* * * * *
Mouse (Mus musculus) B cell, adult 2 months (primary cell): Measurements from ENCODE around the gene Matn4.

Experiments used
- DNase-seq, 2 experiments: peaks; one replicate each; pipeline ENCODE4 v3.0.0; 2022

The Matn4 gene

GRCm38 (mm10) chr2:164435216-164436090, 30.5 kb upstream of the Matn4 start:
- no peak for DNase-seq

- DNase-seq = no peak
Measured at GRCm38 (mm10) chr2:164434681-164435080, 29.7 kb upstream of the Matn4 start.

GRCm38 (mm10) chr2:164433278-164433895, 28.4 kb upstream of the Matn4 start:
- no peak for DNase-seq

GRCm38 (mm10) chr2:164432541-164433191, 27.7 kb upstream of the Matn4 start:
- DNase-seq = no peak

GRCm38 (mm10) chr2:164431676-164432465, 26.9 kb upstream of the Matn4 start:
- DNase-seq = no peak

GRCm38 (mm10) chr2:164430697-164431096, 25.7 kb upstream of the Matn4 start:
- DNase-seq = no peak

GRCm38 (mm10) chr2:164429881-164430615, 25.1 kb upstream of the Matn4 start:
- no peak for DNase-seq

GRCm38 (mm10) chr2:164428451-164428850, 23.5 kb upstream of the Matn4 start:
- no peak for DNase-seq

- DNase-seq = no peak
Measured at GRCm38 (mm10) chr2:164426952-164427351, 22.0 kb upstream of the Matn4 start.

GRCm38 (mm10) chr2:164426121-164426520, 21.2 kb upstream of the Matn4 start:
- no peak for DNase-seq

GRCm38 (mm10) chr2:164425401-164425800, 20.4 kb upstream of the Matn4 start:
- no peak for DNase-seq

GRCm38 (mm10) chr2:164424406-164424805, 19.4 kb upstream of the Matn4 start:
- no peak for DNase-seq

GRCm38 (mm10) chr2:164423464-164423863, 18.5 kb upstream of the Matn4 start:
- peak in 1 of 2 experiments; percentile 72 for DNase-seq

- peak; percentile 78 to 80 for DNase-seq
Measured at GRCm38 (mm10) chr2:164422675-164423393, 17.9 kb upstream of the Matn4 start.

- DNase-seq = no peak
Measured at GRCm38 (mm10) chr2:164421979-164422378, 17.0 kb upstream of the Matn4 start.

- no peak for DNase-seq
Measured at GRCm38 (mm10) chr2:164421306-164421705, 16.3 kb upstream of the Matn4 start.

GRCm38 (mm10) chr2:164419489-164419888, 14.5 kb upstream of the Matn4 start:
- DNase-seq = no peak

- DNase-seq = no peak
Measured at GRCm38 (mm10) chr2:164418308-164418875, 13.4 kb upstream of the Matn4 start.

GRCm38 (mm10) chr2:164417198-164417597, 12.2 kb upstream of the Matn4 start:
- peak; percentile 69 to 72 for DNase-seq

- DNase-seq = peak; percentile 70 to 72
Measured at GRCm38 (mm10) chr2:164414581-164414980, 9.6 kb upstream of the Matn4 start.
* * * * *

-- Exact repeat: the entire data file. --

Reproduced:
Mouse (Mus musculus) B cell, adult 2 months (primary cell): Measurements from ENCODE around the gene Matn4.

Experiments used
- DNase-seq, 2 experiments: peaks; one replicate each; pipeline ENCODE4 v3.0.0; 2022

The Matn4 gene

GRCm38 (mm10) chr2:164435216-164436090, 30.5 kb upstream of the Matn4 start:
- no peak for DNase-seq

- DNase-seq = no peak
Measured at GRCm38 (mm10) chr2:164434681-164435080, 29.7 kb upstream of the Matn4 start.

GRCm38 (mm10) chr2:164433278-164433895, 28.4 kb upstream of the Matn4 start:
- no peak for DNase-seq

GRCm38 (mm10) chr2:164432541-164433191, 27.7 kb upstream of the Matn4 start:
- DNase-seq = no peak

GRCm38 (mm10) chr2:164431676-164432465, 26.9 kb upstream of the Matn4 start:
- DNase-seq = no peak

GRCm38 (mm10) chr2:164430697-164431096, 25.7 kb upstream of the Matn4 start:
- DNase-seq = no peak

GRCm38 (mm10) chr2:164429881-164430615, 25.1 kb upstream of the Matn4 start:
- no peak for DNase-seq

GRCm38 (mm10) chr2:164428451-164428850, 23.5 kb upstream of the Matn4 start:
- no peak for DNase-seq

- DNase-seq = no peak
Measured at GRCm38 (mm10) chr2:164426952-164427351, 22.0 kb upstream of the Matn4 start.

GRCm38 (mm10) chr2:164426121-164426520, 21.2 kb upstream of the Matn4 start:
- no peak for DNase-seq

GRCm38 (mm10) chr2:164425401-164425800, 20.4 kb upstream of the Matn4 start:
- no peak for DNase-seq

GRCm38 (mm10) chr2:164424406-164424805, 19.4 kb upstream of the Matn4 start:
- no peak for DNase-seq

GRCm38 (mm10) chr2:164423464-164423863, 18.5 kb upstream of the Matn4 start:
- peak in 1 of 2 experiments; percentile 72 for DNase-seq

- peak; percentile 78 to 80 for DNase-seq
Measured at GRCm38 (mm10) chr2:164422675-164423393, 17.9 kb upstream of the Matn4 start.

- DNase-seq = no peak
Measured at GRCm38 (mm10) chr2:164421979-164422378, 17.0 kb upstream of the Matn4 start.

- no peak for DNase-seq
Measured at GRCm38 (mm10) chr2:164421306-164421705, 16.3 kb upstream of the Matn4 start.

GRCm38 (mm10) chr2:164419489-164419888, 14.5 kb upstream of the Matn4 start:
- DNase-seq = no peak

- DNase-seq = no peak
Measured at GRCm38 (mm10) chr2:164418308-164418875, 13.4 kb upstream of the Matn4 start.

GRCm38 (mm10) chr2:164417198-164417597, 12.2 kb upstream of the Matn4 start:
- peak; percentile 69 to 72 for DNase-seq

- DNase-seq = peak; percentile 70 to 72
Measured at GRCm38 (mm10) chr2:164414581-164414980, 9.6 kb upstream of the Matn4 start.